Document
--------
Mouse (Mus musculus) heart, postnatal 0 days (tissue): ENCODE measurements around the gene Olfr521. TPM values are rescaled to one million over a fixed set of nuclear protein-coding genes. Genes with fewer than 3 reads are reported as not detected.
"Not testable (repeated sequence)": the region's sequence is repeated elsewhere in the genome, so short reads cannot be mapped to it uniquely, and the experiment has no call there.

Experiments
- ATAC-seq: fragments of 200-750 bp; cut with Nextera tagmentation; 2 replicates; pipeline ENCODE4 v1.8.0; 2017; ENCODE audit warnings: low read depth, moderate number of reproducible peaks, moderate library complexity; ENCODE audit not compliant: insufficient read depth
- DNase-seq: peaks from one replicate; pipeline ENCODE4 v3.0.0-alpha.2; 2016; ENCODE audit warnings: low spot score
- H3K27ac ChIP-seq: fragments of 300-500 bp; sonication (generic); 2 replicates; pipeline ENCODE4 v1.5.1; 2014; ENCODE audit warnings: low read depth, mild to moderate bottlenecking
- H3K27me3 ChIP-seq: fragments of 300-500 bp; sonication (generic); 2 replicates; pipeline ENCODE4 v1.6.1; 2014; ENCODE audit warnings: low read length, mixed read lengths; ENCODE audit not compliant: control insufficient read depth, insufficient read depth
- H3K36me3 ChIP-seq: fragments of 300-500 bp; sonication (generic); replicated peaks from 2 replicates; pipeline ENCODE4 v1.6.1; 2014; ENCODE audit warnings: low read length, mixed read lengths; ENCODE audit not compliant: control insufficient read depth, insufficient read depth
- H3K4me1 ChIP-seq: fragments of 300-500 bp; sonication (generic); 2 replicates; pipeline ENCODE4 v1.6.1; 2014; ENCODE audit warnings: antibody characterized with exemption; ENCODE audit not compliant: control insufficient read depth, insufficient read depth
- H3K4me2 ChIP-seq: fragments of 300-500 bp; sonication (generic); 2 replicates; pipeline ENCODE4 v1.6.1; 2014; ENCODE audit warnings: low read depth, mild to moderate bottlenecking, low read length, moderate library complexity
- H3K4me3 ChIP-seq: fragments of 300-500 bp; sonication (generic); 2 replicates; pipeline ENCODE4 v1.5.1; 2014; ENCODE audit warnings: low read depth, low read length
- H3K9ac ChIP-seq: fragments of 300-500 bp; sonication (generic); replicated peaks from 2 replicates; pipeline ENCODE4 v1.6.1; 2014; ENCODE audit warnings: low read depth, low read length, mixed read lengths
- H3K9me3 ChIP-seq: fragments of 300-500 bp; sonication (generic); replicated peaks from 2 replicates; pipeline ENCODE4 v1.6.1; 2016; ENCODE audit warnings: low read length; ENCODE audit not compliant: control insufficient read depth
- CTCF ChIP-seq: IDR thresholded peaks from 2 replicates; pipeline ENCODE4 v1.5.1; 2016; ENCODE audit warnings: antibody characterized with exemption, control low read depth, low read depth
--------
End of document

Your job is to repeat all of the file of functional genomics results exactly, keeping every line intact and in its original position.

Mouse (Mus musculus) heart, postnatal 0 days (tissue): ENCODE measurements around the gene Olfr521. TPM values are rescaled to one million over a fixed set of nuclear protein-coding genes. Genes with fewer than 3 reads are reported as not detected.
"Not testable (repeated sequence)": the region's sequence is repeated elsewhere in the genome, so short reads cannot be mapped to it uniquely, and the experiment has no call there.

Experiments
- ATAC-seq: fragments of 200-750 bp; cut with Nextera tagmentation; 2 replicates; pipeline ENCODE4 v1.8.0; 2017; ENCODE audit warnings: low read depth, moderate number of reproducible peaks, moderate library complexity; ENCODE audit not compliant: insufficient read depth
- DNase-seq: peaks from one replicate; pipeline ENCODE4 v3.0.0-alpha.2; 2016; ENCODE audit warnings: low spot score
- H3K27ac ChIP-seq: fragments of 300-500 bp; sonication (generic); 2 replicates; pipeline ENCODE4 v1.5.1; 2014; ENCODE audit warnings: low read depth, mild to moderate bottlenecking
- H3K27me3 ChIP-seq: fragments of 300-500 bp; sonication (generic); 2 replicates; pipeline ENCODE4 v1.6.1; 2014; ENCODE audit warnings: low read length, mixed read lengths; ENCODE audit not compliant: control insufficient read depth, insufficient read depth
- H3K36me3 ChIP-seq: fragments of 300-500 bp; sonication (generic); replicated peaks from 2 replicates; pipeline ENCODE4 v1.6.1; 2014; ENCODE audit warnings: low read length, mixed read lengths; ENCODE audit not compliant: control insufficient read depth, insufficient read depth
- H3K4me1 ChIP-seq: fragments of 300-500 bp; sonication (generic); 2 replicates; pipeline ENCODE4 v1.6.1; 2014; ENCODE audit warnings: antibody characterized with exemption; ENCODE audit not compliant: control insufficient read depth, insufficient read depth
- H3K4me2 ChIP-seq: fragments of 300-500 bp; sonication (generic); 2 replicates; pipeline ENCODE4 v1.6.1; 2014; ENCODE audit warnings: low read depth, mild to moderate bottlenecking, low read length, moderate library complexity
- H3K4me3 ChIP-seq: fragments of 300-500 bp; sonication (generic); 2 replicates; pipeline ENCODE4 v1.5.1; 2014; ENCODE audit warnings: low read depth, low read length
- H3K9ac ChIP-seq: fragments of 300-500 bp; sonication (generic); replicated peaks from 2 replicates; pipeline ENCODE4 v1.6.1; 2014; ENCODE audit warnings: low read depth, low read length, mixed read lengths
- H3K9me3 ChIP-seq: fragments of 300-500 bp; sonication (generic); replicated peaks from 2 replicates; pipeline ENCODE4 v1.6.1; 2016; ENCODE audit warnings: low read length; ENCODE audit not compliant: control insufficient read depth
- CTCF ChIP-seq: IDR thresholded peaks from 2 replicates; pipeline ENCODE4 v1.5.1; 2016; ENCODE audit warnings: antibody characterized with exemption, control low read depth, low read depth